Slaying The Lacrosse Monster

R. B. ParrishContributor IMay 5, 2010

MELBOURNE, AUSTRALIA - OCTOBER 23:  Jacob Egan playing for East shoots for goal during the National Lacrosse League All Star Series at Hisense Arena on October 23, 2009 in Melbourne, Australia.  (Photo by Quinn Rooney/Getty Images)
Quinn Rooney/Getty Images

     As we all know,  lacrosse payers are uniformly oversized brutes, usually from privileged backgrounds of wealth and power, callous in their disregard for lesser beings, and certain that their rich daddies will buy them out of any trouble.

     If we didn’t realize that we soon would, once we started following the general press accounts.

     This distorted image has yet to be rectified; but lies piled up over time accumulate in layers, as Solzhenitsyn noted, and harden like sediment on the sea floor; and any fresh disturbance  can stir them up again and muddy the waters afresh. 

     Back in 2006 the media first seized on lacrosse as “the sport of thugs”, following blatantly false accusations made against members of the Duke lacrosse team by a serial accuser (she had made claims of have been gang raped before). The entire team was cleared by DNA testing two weeks before anyone was arrested, but no matter--a good story was a good story; good enough for a rogue prosecutor to ride it out for the next year and an election win and for the media to slander a team and a sport as part of the fun.

     For seasoning the media stampeded after one of the Duke accused, Collin Finnerty, when he was placed on trial on a curious charge of assault, in Washington, D.C. Finnerty had tried to act as a peacemaker, stepping between a friend and another person who were quarrelling; but for his efforts was himself struck from behind and knocked down. When he got up, he (perhaps not unnaturally) shouted a few epithets and waved his fists at his assailant in a threatening manner (but did not actually strike him).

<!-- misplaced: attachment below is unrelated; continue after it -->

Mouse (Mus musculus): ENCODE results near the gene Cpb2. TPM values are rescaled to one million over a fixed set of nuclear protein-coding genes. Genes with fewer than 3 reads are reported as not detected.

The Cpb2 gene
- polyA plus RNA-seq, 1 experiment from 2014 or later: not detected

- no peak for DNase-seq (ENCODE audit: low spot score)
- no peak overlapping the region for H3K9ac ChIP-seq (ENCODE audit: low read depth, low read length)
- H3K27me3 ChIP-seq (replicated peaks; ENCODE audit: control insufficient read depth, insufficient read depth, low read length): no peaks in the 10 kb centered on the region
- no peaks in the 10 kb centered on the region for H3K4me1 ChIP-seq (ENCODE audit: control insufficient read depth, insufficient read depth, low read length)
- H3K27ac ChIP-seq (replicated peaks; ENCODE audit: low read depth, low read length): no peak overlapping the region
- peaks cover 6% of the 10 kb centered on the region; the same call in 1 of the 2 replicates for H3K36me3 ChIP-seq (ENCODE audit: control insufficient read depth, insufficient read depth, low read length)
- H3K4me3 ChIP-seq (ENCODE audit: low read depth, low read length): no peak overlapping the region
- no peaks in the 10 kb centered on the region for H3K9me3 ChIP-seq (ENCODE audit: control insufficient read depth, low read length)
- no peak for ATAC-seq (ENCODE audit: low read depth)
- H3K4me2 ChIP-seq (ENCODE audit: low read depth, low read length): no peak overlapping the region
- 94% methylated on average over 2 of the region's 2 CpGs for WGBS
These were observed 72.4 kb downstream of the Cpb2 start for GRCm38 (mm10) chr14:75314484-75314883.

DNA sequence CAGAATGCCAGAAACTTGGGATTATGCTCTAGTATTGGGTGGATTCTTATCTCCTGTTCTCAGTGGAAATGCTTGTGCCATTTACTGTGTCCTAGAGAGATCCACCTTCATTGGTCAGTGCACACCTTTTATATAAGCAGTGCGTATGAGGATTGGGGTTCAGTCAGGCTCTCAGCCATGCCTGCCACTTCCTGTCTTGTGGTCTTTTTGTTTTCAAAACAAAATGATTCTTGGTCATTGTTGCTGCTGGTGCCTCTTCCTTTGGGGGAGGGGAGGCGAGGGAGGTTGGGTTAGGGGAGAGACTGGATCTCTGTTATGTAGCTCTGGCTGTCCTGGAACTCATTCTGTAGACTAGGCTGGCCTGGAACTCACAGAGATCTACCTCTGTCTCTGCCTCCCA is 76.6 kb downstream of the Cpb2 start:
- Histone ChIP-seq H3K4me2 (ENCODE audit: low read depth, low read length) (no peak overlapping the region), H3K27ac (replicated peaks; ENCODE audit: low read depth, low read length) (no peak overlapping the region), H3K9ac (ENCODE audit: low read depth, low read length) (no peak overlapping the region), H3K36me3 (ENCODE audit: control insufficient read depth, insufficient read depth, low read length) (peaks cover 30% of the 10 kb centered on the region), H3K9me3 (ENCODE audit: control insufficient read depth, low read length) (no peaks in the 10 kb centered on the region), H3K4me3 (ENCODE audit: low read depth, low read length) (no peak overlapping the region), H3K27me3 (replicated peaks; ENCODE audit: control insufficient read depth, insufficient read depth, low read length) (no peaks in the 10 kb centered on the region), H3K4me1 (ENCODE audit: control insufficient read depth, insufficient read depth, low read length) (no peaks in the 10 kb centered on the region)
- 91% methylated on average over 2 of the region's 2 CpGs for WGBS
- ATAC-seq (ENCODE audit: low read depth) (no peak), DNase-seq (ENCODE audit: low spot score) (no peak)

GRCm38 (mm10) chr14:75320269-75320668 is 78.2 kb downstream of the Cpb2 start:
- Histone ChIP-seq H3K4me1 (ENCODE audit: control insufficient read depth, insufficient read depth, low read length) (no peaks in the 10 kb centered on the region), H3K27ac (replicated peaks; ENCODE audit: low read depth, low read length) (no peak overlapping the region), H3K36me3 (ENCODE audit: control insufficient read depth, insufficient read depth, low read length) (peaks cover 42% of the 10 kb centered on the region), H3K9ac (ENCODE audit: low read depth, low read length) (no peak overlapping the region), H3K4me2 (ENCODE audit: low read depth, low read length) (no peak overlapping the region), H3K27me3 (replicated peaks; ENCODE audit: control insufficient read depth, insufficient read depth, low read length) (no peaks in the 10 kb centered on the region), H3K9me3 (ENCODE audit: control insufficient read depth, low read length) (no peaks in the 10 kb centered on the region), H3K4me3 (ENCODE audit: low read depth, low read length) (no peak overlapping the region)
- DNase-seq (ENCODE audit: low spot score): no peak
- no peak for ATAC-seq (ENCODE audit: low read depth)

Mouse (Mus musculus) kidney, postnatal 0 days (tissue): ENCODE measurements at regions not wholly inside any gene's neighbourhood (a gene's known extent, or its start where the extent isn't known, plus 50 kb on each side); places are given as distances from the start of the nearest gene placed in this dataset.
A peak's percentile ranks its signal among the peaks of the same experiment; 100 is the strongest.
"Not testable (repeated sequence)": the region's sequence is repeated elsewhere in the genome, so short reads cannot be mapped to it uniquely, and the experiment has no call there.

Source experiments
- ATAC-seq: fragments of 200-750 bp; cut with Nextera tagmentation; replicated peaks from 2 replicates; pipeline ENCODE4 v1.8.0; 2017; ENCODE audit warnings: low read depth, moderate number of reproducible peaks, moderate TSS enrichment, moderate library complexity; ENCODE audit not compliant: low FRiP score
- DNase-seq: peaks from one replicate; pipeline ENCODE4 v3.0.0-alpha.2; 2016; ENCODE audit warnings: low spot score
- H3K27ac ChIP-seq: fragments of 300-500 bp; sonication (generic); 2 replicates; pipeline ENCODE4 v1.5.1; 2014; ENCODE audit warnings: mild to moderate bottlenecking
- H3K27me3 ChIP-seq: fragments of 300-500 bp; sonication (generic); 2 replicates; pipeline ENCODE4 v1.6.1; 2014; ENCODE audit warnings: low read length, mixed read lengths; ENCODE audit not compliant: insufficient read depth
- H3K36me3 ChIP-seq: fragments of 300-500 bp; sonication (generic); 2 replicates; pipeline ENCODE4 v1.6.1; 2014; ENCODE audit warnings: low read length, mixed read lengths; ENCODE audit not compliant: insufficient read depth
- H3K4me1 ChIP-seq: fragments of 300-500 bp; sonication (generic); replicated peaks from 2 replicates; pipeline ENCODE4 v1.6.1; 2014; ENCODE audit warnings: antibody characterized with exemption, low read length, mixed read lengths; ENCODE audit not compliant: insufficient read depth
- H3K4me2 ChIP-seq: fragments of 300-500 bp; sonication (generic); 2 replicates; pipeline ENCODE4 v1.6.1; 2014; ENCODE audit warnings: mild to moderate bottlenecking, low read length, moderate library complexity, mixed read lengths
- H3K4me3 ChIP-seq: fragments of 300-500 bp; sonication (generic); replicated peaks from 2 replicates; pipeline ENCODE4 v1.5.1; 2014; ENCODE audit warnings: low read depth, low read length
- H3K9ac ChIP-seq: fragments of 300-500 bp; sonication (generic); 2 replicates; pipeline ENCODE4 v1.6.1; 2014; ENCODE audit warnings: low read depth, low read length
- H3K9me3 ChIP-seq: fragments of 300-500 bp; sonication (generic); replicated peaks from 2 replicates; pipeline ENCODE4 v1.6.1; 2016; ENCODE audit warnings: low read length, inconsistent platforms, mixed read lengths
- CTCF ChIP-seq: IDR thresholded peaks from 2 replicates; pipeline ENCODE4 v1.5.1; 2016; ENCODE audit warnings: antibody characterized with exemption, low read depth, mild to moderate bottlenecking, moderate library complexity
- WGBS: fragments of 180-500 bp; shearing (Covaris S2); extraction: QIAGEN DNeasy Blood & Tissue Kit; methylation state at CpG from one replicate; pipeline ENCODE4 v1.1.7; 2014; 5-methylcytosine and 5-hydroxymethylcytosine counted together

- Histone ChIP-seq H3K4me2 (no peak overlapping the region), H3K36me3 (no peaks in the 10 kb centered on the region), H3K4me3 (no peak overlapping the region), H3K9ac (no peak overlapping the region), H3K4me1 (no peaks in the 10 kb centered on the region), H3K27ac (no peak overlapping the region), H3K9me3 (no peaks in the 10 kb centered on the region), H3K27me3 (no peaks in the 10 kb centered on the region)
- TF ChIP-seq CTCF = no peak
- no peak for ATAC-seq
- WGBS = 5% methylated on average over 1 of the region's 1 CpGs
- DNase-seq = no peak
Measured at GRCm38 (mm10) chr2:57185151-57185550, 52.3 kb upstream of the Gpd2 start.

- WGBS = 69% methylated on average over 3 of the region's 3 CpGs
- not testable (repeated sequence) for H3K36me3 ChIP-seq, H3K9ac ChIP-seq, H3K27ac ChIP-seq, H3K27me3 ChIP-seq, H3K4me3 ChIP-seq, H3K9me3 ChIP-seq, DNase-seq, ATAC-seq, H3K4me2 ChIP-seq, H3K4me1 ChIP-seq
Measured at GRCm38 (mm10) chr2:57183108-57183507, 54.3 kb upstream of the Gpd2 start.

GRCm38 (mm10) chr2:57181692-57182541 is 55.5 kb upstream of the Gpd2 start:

This was the stuff of which a prosecutor dreams. Nifong, the prosecutor in Durham, had already arrested the police chief’s daughter there (the chief suddenly disappeared from the biggest case in his department’s  history, and was gone for months); a major defense witness (the cabbie Elmostafa, who was later awarded a Readers Digest hero of the year award for withstanding Nifong’s pressure to lie for him); the Duke accuser’s ex-husband, boyfriend, and another friend--all of whom were jailed, with the disposition of their cases in Nifong’s hands; threatened the entire lacrosse team with being charged as accomplices to rape; threatened another player that unless he ’cooperated’, an email he had written as a spoof of “American Psycho” would be released to the public as if genuine (he wouldn’t, and it was); and convicted a player on a noise violation (with the help of a hand-picked judge), after another player cited in the same incident had his case thrown out of court by a different judge as a waste of time. 

     And now he must have thought he had a gift from the gods.